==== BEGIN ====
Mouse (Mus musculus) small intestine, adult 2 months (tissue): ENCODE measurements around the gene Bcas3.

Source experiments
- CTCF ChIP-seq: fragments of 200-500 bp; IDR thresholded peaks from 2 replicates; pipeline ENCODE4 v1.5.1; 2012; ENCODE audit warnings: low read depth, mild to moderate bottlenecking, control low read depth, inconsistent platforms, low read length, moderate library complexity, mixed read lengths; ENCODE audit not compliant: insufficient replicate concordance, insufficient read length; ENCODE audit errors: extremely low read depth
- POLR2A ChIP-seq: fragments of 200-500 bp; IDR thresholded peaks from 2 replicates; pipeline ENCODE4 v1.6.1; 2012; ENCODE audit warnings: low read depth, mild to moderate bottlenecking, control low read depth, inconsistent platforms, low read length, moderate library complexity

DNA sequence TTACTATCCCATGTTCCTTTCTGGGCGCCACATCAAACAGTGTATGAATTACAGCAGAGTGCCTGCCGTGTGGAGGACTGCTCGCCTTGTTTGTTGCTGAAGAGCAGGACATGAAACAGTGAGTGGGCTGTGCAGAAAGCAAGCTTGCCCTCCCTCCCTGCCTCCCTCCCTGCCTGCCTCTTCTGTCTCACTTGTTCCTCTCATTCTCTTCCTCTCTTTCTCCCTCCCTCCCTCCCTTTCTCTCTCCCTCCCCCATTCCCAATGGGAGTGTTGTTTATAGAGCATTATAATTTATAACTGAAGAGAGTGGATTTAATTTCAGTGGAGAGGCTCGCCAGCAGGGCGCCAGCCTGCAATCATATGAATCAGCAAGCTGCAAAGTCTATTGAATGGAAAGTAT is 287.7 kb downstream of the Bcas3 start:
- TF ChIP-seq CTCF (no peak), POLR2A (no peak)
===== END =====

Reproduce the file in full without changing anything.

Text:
Mouse (Mus musculus) small intestine, adult 2 months (tissue): ENCODE measurements around the gene Bcas3.

Source experiments
- CTCF ChIP-seq: fragments of 200-500 bp; IDR thresholded peaks from 2 replicates; pipeline ENCODE4 v1.5.1; 2012; ENCODE audit warnings: low read depth, mild to moderate bottlenecking, control low read depth, inconsistent platforms, low read length, moderate library complexity, mixed read lengths; ENCODE audit not compliant: insufficient replicate concordance, insufficient read length; ENCODE audit errors: extremely low read depth
- POLR2A ChIP-seq: fragments of 200-500 bp; IDR thresholded peaks from 2 replicates; pipeline ENCODE4 v1.6.1; 2012; ENCODE audit warnings: low read depth, mild to moderate bottlenecking, control low read depth, inconsistent platforms, low read length, moderate library complexity

DNA sequence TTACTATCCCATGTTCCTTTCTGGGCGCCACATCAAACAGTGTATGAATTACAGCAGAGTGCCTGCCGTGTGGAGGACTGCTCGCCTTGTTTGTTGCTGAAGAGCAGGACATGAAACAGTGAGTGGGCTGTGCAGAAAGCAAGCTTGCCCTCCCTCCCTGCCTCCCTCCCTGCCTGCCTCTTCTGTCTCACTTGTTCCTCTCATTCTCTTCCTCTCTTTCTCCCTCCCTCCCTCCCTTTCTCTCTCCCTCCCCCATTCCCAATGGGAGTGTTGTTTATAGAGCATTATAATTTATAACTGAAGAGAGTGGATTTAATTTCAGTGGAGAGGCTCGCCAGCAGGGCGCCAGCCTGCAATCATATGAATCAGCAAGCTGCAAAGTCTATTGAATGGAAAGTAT is 287.7 kb downstream of the Bcas3 start:
- TF ChIP-seq CTCF (no peak), POLR2A (no peak)